‘Site of national conscience’ to open in Dublin

Centre for research and remembrance to open on former Magdalene laundry site

A “site of national conscience” to honour the residents of mother and baby homes, industrial and reform schools as well as the Magdalene laundries is to be opened in Dublin.

The National Centre for Research and Remembrance will be on the site of a former Magdalene laundry on Seán McDermott Street in the north inner city and will include a museum and exhibition space.

There will also be research centre and records repository related to institutional trauma which will form part of the National Archives. The site will also include social housing and local community facilities as well as an educational and early-learning facility.

“While physically situated in Dublin, the national centre will be accessible for all survivors, whether in other parts of Ireland or abroad,” the Government said.


“It will provide digital access to records and exhibits, as well as developing physical presences elsewhere to enable survivors to visit more easily. In this way, the centre will be a national institution which achieves both a global reach and strong connections to, and benefits for, the local community.”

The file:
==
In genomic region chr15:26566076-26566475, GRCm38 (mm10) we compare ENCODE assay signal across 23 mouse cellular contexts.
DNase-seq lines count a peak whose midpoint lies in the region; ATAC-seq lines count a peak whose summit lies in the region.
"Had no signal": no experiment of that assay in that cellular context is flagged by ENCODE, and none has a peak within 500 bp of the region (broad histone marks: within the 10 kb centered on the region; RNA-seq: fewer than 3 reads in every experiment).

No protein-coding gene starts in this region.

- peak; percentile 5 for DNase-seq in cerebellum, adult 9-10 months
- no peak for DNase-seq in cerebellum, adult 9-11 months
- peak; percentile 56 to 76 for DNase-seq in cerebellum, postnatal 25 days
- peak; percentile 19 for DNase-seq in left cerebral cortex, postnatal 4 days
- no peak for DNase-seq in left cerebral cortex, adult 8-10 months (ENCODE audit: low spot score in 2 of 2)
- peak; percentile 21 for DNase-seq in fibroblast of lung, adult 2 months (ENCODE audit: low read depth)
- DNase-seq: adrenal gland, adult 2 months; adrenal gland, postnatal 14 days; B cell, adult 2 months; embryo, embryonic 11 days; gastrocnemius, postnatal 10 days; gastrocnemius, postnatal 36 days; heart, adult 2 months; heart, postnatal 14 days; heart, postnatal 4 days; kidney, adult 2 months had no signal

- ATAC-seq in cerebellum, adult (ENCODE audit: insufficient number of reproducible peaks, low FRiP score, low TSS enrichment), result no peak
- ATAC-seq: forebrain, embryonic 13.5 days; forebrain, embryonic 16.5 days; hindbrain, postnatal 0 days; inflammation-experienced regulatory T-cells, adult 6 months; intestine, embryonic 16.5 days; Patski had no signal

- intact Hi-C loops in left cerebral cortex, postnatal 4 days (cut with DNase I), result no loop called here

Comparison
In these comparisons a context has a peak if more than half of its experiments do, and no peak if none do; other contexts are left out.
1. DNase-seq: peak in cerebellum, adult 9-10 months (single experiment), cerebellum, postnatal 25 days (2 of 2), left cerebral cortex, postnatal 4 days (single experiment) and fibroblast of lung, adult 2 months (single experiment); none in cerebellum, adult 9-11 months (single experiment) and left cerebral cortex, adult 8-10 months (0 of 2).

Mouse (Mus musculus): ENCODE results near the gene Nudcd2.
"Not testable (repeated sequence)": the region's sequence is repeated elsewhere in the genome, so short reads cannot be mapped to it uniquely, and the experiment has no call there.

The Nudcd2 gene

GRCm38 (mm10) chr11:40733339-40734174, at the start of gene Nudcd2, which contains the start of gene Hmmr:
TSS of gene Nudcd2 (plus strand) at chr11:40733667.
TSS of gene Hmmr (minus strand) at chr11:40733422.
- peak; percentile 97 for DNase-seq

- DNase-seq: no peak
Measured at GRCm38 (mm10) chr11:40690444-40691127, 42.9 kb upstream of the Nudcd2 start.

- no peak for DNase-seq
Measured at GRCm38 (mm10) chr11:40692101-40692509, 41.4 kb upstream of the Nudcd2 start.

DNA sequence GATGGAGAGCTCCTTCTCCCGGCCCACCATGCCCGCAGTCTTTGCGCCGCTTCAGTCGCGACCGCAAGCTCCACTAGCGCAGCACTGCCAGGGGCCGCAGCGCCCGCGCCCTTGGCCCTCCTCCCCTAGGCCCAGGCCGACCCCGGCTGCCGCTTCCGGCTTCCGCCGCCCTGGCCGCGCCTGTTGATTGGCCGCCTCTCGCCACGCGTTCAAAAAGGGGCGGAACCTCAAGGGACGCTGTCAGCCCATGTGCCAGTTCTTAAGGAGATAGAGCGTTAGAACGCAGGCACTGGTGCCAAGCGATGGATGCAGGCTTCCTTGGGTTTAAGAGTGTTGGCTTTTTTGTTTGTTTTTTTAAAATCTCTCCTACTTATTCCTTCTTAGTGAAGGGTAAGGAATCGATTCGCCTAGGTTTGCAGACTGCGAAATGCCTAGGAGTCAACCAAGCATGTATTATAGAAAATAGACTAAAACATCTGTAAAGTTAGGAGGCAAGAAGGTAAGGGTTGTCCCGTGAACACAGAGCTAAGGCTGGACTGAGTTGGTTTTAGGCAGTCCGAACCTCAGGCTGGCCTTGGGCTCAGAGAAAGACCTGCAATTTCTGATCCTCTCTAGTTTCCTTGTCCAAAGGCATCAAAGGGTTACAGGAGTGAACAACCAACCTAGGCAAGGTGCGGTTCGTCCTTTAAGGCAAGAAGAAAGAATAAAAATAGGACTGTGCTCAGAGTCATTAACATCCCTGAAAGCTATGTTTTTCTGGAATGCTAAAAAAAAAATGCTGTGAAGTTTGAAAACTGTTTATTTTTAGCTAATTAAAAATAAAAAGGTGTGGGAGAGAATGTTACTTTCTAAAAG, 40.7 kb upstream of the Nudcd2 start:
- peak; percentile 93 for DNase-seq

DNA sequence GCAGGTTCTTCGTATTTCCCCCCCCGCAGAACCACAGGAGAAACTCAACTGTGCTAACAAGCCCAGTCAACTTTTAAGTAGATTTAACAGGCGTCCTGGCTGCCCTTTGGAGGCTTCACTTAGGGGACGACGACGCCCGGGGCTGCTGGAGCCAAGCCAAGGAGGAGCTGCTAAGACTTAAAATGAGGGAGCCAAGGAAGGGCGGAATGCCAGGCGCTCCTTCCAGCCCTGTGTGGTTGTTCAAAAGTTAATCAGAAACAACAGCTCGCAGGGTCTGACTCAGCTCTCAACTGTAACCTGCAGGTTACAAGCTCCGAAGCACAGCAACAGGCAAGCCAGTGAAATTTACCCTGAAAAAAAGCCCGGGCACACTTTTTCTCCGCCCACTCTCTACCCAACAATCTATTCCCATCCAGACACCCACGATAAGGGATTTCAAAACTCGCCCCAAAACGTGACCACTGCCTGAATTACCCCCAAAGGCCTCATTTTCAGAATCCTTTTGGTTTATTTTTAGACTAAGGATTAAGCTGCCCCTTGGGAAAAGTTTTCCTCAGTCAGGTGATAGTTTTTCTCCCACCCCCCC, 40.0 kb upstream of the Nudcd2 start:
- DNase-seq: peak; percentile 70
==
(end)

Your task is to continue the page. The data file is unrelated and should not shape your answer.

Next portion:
The central repository will also include the personal testimonies of survivors, which the Government said would allow “the lived experiences of survivors to be formally accepted as part of the official record”.

“Over the past three decades, Ireland has had a difficult reckoning with its history of institutional abuse,” Minister for Children Roderic O’Gorman said. “This centre will provide a place of reflection and remembrance, while also ensuring that future generations can fully understand the appalling impact of those institutions.”

He said he believed the project would “make a significant contribution in our journey of recognising and learning from the failures of the past and acknowledging the hurt which continues to be felt by survivors and their families”.

‘Important step forward’

Sinn Féin leader Mary Lou McDonald welcomed the proposals, describing them as “an important step forward in a long-fought battle by survivors and their advocates to secure an appropriate memorial to the women and children who endured horrific institutional abuse under the State’s watch”.

She said the project would have to “reflect the scale of the wrongdoing by the State and religious institutions, and the remembrance both owe to the tens of thousands of women and children who were abused, isolated and broken by their actions. Their stories will finally not only be told, they will be protected and preserved for future generations.”

Conor Pope

Conor Pope

Conor Pope is Consumer Affairs Correspondent, Pricewatch Editor and cohost of the In the News podcast